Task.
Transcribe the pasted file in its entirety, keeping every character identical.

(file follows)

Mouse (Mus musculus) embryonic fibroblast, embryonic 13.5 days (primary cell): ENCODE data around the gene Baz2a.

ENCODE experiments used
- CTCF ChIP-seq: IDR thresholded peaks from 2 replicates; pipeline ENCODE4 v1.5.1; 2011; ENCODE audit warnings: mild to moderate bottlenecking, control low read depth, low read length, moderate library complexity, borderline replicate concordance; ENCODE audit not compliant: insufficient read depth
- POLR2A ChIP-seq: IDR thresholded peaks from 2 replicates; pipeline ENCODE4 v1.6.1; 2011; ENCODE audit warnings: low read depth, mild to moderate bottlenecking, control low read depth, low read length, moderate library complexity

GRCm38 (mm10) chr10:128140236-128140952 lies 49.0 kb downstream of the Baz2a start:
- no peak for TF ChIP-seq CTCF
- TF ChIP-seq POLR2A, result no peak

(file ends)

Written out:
Mouse (Mus musculus) embryonic fibroblast, embryonic 13.5 days (primary cell): ENCODE data around the gene Baz2a.

ENCODE experiments used
- CTCF ChIP-seq: IDR thresholded peaks from 2 replicates; pipeline ENCODE4 v1.5.1; 2011; ENCODE audit warnings: mild to moderate bottlenecking, control low read depth, low read length, moderate library complexity, borderline replicate concordance; ENCODE audit not compliant: insufficient read depth
- POLR2A ChIP-seq: IDR thresholded peaks from 2 replicates; pipeline ENCODE4 v1.6.1; 2011; ENCODE audit warnings: low read depth, mild to moderate bottlenecking, control low read depth, low read length, moderate library complexity

GRCm38 (mm10) chr10:128140236-128140952 lies 49.0 kb downstream of the Baz2a start:
- no peak for TF ChIP-seq CTCF
- TF ChIP-seq POLR2A, result no peak